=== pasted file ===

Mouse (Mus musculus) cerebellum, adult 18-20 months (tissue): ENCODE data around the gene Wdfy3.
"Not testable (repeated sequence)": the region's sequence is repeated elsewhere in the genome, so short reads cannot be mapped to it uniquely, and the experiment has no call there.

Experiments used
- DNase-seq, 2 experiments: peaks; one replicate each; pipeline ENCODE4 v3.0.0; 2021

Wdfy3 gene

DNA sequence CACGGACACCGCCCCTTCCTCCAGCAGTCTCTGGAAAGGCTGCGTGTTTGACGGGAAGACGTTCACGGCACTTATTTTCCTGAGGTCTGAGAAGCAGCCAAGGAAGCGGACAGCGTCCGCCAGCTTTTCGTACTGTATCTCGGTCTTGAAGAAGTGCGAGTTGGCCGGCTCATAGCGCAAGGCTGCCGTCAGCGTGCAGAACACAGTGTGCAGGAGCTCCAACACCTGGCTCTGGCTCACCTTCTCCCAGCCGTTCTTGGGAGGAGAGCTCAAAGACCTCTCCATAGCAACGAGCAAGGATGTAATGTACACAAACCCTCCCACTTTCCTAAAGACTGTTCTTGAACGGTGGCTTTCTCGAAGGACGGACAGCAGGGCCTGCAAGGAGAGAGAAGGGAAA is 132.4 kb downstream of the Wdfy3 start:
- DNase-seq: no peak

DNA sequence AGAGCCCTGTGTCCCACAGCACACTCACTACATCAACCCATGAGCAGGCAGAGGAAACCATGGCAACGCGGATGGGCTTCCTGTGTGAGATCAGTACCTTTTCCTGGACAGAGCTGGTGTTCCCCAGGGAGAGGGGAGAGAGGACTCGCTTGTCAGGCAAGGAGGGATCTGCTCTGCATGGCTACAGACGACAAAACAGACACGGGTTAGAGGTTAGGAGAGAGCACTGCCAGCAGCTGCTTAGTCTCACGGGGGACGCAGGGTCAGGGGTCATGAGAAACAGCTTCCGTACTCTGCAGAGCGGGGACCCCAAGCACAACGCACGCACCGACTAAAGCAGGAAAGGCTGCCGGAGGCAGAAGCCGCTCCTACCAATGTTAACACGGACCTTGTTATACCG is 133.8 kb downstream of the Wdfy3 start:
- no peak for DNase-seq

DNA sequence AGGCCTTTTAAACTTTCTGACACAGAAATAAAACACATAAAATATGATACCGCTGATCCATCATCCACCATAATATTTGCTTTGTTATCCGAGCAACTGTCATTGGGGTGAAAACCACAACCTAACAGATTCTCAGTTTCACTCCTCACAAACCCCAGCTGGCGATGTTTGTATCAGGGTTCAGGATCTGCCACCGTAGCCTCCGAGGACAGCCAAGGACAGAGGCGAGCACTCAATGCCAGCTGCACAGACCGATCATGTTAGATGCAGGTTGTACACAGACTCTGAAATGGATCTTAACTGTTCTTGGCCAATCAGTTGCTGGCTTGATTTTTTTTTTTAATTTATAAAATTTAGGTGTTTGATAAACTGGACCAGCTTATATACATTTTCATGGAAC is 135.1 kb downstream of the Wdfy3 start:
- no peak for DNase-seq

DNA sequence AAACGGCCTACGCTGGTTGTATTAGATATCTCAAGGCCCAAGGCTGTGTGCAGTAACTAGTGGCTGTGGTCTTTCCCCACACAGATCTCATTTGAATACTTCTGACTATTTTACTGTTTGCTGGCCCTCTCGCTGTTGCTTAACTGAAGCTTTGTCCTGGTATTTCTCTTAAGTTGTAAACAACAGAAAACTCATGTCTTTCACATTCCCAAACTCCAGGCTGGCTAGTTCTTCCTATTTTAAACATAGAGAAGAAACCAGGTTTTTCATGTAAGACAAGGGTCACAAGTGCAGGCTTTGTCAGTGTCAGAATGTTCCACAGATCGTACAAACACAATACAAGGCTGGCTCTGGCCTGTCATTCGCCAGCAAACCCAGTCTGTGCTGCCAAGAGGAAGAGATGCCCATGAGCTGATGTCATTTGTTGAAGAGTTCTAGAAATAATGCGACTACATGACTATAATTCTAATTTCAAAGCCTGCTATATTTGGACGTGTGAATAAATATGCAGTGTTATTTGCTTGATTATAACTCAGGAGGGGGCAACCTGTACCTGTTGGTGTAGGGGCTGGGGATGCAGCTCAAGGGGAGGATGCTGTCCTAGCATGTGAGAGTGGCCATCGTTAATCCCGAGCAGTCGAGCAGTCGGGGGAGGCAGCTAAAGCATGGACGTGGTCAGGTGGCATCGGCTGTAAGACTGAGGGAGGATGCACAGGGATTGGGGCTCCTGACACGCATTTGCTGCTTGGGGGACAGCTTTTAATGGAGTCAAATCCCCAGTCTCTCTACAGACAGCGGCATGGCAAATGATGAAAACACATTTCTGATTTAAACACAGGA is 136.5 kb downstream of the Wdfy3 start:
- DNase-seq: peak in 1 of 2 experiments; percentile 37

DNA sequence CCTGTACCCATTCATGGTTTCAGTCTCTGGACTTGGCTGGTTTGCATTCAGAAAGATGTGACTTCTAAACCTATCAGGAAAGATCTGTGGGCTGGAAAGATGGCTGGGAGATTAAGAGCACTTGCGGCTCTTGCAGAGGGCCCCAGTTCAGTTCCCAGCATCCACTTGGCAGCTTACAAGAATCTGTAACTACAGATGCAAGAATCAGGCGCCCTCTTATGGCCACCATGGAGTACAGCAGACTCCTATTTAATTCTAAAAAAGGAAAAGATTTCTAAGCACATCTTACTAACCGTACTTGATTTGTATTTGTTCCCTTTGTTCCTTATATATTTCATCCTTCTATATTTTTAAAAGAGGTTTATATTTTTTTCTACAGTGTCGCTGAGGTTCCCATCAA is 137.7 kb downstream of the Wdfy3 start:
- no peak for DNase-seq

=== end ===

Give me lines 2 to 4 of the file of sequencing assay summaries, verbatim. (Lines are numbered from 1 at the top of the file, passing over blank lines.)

"Not testable (repeated sequence)": the region's sequence is repeated elsewhere in the genome, so short reads cannot be mapped to it uniquely, and the experiment has no call there.

Experiments used
- DNase-seq, 2 experiments: peaks; one replicate each; pipeline ENCODE4 v3.0.0; 2021